What emerges is a complex web of links between political operators, from all the main parties (PRI, PAN and PRD), the different institutions of the state apparatus and the drug cartels which are said to have infiltrated or dominate to one degree or another about two thirds of all local councils in the country.
This is what puts the Peña Nieto government in a very sticky situation. On the one hand he would like to offer some sort of quick resolution to this affair in order to preserve his image as a “reformer” and a “moderniser”, the representative of a “new way” of making politics in Mexico, free from corruption and state repression. On the other hand, this affair cannot be solved by simply sacrificing a couple of minor scapegoats, as the whole of the state apparatus in Guerrero is in one way or another involved. Additionally he relies on the PRD votes in parliament to guarantee the passing of his counter-reforms.
As in many other parts of the country, in Guerrero the problems with drug cartel infiltration and fusion with the state apparatus are compounded by a long history of political assassinations, massacres and a dirty war against social and political activists. This is what has led repeatedly to guerrilla groups being created in Guerrero. As a matter of fact, both Genaro Vázquez and Lucio Cabañas, the legendary peasant leaders, had been a teacher and a student at the Normal Rural in Ayotzinapa . They both decided to take up arms and set up peasant guerrillas in reaction to two massacres carried out by the state.
In the period of the dirty war (between 1969 and the early 1980s) of the state against the different guerrilla movements which emerged in the aftermath of the 1968 students massacre, the state carried out killings, torture and kidnappings of hundreds, perhaps thousands of students, peasant and trade union activists. In the state of Guerrero some of the activists kidnapped by the state were then thrown into the ocean from planes, in some cases tied and bound, in others stuffed into sacks with rocks. None of these crimes have ever been properly investigated and the state apparatus has never been purged. The same personnel and some of the same methods are still in place.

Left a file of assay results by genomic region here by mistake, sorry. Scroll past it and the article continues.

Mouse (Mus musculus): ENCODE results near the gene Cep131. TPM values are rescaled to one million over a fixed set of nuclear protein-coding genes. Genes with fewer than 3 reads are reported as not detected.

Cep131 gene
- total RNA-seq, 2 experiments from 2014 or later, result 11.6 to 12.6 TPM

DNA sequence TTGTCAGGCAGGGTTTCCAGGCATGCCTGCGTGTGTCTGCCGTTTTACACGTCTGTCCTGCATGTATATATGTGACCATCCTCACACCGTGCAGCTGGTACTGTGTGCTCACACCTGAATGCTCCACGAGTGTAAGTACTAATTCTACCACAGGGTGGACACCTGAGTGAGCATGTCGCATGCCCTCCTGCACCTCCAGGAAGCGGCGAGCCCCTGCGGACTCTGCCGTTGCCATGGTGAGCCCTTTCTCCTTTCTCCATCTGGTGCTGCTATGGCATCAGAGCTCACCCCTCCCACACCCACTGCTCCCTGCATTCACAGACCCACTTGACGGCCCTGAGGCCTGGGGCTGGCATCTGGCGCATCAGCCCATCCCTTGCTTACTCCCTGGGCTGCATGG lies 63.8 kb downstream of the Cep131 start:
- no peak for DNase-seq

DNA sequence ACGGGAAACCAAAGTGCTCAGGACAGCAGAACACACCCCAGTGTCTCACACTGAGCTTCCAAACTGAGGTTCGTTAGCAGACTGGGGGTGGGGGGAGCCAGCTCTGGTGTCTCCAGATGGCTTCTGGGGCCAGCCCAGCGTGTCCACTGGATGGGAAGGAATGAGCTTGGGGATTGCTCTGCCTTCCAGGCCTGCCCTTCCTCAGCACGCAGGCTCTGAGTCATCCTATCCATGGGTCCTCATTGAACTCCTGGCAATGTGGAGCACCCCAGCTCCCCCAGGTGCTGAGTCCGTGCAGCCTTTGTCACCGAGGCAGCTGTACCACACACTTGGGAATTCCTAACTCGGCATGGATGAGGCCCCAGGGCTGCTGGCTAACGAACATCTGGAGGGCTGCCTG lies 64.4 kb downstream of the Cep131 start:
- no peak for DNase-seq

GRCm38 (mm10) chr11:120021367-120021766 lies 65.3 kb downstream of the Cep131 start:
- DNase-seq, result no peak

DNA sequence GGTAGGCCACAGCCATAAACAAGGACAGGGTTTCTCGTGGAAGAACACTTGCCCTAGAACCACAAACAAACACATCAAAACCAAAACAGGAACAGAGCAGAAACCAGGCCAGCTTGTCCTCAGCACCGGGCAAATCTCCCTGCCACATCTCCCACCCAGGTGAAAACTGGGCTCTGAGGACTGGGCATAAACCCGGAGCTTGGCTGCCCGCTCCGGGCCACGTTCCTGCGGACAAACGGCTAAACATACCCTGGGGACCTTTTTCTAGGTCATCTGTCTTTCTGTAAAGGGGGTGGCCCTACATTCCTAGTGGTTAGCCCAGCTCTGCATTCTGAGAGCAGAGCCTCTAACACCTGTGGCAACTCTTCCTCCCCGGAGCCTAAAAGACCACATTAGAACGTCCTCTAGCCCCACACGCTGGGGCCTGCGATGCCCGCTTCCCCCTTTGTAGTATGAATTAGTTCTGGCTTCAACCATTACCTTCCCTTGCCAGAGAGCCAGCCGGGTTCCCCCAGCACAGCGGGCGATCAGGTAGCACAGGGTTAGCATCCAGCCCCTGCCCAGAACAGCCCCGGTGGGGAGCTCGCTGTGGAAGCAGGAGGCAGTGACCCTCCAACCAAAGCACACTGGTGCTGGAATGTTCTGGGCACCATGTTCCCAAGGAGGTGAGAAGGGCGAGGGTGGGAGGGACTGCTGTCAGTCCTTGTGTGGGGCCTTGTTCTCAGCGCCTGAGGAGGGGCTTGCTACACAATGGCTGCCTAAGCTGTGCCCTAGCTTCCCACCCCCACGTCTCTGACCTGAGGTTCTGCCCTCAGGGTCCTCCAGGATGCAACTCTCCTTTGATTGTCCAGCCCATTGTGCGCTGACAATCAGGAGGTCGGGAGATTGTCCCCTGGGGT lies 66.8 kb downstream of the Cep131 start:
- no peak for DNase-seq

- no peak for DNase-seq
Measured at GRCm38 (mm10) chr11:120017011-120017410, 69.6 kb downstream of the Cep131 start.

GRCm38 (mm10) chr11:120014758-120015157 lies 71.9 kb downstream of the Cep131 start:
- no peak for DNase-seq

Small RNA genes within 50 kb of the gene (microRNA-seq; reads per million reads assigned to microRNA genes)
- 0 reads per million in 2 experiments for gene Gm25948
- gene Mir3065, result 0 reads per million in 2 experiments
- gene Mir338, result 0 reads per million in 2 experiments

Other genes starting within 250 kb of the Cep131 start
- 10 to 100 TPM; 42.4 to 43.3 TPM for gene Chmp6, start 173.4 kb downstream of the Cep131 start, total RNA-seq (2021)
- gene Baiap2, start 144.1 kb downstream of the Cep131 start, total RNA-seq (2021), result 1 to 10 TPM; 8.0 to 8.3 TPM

The rise of the power of the drug cartels, which now control large parts of the country and its economy, is not just a problem of crime. As a matter of fact there is a de facto convergence of interests and collusion between the state and the main political parties and the cartels. The cartels control the state in a numerous municipalities (the local police, judges, state attorneys, elected politicians) and even a number of state governors are known to be linked to the cartels.
The cartels are no longer just involved in drug trafficking, but have branched out into all spheres of economic life, through extortion, smuggling, etc. What we have is the emergence of narco-capitalism. This makes any revolutionary or militant political or social activity in several states very dangerous, as the cartels and the state will not hesitate to kill anyone who can be a threat to their interests.
There have been a number of attempts by the local population to confront the power of the cartels by organising armed self-defence groups. The response of the state has been to attack them and arrest and jail their more prominent figures. In Michoacan, these self defence groups became very powerful during 2012 and 2013, driving the cartels and the army out of several municipalities.
In the case of guerrero we have seen the emergence of “community police” forces (policías comunitarias), particularly in rural communities. These are also armed self-defence groups, under the control of local peoples’ assemblies, against the cartels, but outside of the control of the state apparatus which in many cases is the same thing as the cartels.